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Does the U. S. Congress Violate The Grants and Cooperative Agreement Act?

By bob antonio on Friday, June 15, 2001 - 07:20 am:

Last week someone mentioned that quite a few grants should be contracts in accordance with the law noted above. Some of the notices for grants and/or cooperative agreements that I post may be more appropriately issued as a request for proposal and then awarded as a contract. A typical second-guesser would immediately blame the grants officer. However, I think there may be something more to this assuming that a thorough analysis proves that some grants should be contracts.

I have also noted that proposed grant and cooperative agreement legislation may provide for services that could be done through contract. However, my memory tells me that the legislation states that it should be a grant or cooperative agreement. That would put the authorizing legislation, if enacted, in conflict with the law named above.

Have any of you experienced any examples of grants or cooperative agreements that should be contracts under the above law but are directed to be grants under another law?

By Anonymous on Wednesday, June 20, 2001 - 12:55 pm:

Yes. My agency went so far as to change it's appropriation language to allow for such actions. The language provides us with a new agreement category called a "non-assistance cooperative agreement". The instrument allows us to accomplish non-competitive procurement actions, as long as the recipient has a mutual interest in the undertaking and makes a nominal contribution it's own resources. The instrument is not limited to any particular type of recipient. The "non-assistance cooperative agreement" is outside the FGCA, but we must use our agency Federal Grant and Cooperative Agreement Handbook for our guidance.

By formerfed on Thursday, June 21, 2001 - 07:22 am:

The type of agreement Anon mentions is fairly common and goes back many years. Many agencies use this type of arrangement termed "joint project" agreement. The key piece is both sides (government and other organization) have to contribute resources. The intent is for both to split costs, but it often happens the government provides money while the other side provides time, facilities, and other expenses. Depending on the circumstances, it can look like a grant or a contract. In any event, they are always noncompetitive. This also has been around so long most agencies have the authority spelled out in their chapter of the CFR.

By bob antonio on Thursday, June 21, 2001 - 08:26 am:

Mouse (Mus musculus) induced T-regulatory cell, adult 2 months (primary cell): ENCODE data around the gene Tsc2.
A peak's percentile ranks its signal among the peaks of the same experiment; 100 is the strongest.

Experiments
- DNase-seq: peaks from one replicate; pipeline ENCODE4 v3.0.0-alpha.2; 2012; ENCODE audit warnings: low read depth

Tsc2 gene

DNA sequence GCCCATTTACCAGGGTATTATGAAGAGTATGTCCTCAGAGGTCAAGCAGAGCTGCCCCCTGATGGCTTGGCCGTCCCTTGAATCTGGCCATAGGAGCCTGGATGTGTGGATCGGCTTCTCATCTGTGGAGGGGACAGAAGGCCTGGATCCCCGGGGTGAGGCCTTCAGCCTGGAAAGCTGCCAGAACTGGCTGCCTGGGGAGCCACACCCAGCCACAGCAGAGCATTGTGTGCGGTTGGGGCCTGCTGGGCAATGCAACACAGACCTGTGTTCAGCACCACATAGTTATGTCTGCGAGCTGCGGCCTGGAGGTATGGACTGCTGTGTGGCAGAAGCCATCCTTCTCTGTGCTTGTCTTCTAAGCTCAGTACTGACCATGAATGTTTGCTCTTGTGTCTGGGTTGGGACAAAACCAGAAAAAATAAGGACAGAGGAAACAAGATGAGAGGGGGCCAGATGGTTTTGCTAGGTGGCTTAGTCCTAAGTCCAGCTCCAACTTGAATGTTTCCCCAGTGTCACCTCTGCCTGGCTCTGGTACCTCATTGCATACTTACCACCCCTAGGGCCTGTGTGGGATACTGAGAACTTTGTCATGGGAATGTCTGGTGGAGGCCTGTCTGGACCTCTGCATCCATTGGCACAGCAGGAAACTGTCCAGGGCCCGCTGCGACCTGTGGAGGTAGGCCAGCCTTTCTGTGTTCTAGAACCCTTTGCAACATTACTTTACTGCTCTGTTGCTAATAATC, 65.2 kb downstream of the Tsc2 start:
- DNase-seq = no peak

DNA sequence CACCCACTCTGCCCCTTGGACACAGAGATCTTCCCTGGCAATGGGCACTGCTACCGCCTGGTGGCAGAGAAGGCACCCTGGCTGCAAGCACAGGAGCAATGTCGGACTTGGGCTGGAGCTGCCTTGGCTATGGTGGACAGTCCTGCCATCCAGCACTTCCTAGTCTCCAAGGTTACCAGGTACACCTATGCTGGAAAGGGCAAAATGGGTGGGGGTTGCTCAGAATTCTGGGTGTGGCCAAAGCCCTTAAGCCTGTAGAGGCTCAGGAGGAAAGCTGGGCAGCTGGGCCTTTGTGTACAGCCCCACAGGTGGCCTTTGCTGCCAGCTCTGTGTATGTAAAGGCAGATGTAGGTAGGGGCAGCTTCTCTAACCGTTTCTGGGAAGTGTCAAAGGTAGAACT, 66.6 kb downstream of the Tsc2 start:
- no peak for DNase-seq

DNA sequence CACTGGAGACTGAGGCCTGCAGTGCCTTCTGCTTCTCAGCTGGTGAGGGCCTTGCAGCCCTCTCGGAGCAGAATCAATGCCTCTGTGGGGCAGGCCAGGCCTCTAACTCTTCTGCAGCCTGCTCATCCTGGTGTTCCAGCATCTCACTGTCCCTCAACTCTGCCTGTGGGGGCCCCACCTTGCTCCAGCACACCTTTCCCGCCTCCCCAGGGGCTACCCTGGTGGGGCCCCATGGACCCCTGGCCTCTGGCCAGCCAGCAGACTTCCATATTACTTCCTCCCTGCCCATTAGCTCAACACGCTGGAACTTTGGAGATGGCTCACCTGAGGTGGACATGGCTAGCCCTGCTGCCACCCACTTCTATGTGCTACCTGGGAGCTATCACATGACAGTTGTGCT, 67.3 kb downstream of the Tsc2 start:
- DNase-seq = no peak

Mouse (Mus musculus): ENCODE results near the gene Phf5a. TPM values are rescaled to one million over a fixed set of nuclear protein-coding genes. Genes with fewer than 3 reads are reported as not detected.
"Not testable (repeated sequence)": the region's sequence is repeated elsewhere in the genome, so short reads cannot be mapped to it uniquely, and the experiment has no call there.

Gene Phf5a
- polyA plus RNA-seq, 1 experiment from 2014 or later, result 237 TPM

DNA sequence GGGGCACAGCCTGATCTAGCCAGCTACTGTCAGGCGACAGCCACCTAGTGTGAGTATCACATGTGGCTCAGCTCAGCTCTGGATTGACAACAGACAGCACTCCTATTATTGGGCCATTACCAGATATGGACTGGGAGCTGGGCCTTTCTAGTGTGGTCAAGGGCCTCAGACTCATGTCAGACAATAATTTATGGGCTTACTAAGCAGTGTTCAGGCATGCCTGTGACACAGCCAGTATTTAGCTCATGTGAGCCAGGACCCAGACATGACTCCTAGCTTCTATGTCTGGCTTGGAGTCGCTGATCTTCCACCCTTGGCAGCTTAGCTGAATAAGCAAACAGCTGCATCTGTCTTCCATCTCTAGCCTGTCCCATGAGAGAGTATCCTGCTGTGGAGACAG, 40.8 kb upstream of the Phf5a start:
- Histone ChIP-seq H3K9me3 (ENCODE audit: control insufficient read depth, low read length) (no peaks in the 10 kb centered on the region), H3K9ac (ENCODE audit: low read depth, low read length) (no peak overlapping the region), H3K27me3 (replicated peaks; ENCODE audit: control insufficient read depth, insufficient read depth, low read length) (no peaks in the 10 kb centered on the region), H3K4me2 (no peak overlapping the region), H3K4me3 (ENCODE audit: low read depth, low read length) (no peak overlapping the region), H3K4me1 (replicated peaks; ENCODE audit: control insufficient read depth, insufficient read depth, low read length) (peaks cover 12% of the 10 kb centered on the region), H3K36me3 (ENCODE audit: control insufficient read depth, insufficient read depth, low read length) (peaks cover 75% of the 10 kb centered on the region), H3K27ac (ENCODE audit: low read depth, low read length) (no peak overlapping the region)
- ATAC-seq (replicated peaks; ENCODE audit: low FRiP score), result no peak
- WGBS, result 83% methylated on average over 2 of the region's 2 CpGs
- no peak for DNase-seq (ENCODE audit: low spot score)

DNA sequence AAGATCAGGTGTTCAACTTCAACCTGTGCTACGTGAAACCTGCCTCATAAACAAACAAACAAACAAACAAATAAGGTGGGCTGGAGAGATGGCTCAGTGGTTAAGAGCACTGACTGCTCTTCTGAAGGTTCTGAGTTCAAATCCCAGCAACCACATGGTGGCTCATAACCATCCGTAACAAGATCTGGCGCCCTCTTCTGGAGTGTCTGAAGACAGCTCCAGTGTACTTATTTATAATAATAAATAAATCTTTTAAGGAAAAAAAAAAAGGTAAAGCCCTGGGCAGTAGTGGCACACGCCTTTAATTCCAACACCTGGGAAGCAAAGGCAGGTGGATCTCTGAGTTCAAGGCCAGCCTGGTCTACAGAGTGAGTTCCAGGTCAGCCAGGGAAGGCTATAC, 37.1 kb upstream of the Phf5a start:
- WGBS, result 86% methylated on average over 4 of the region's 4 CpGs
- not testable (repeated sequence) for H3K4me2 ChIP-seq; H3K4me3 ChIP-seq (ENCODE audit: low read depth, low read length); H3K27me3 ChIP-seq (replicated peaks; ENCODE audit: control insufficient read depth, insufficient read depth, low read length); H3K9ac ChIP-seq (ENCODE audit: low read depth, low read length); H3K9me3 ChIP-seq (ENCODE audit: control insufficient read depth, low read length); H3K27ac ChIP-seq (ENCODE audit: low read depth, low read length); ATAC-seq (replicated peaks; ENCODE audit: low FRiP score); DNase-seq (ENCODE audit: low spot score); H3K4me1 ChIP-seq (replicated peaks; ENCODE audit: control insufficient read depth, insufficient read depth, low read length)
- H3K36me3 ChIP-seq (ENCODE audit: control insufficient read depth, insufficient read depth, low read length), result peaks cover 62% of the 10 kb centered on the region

Is it possible to distinguish the item you mention from a non-competitive "assistance cooperative agreement" where the government and recipient share the costs?

By formerfed on Thursday, June 21, 2001 - 10:36 am:

I don't know if I can make a clear distinction. Joint project authority is supposed to be used where some entity and the agency share a common interest in exploring something. Actual dollar costs don't have to be shared, but each party is supposed to make comparable contributions. Typically the Government puts up money but the other institution doesn't. Instead, they offer use of their facilities or have graduate students work on a program. It's used with educational institutions, non-profits, state and local governments, and even foreign entities with prior State approval. I believe in most cases, the power to enter into these are with the Secretary but that obviously is delegated to a lower level.

By Anonymous on Thursday, June 21, 2001 - 02:21 pm:

We have had "joint agreement" instruments available for some time. They differ from our "non-assistance cooperative agreements" because they must be outside the scope of both procurement and Federal assistance (outside the FGCAA). Our "joint agreements" require both parties to contribute approximately equal funds or tangible resources. They are similar in that both can be entered into with almost any type of entity (both Federal and non-Federal) and both parties must have mutual interest and share responsibility in the undertaking.

Our "joint agreements" fall under a category of agreements that my agency terms "working agreements". "Working agreements" include those instruments outside the FGCAA, e.g., interagency agreements (Economy Act), contribution agreements, MOU's, and agreements for our services with state and local governmental entities (Intergovernmental Cooperation Act of 1968).

Sometimes the hardest part of writing an agreement is determining which instrument best fits the situation.

By Anonymous on Wednesday, June 27, 2001 - 10:09 am: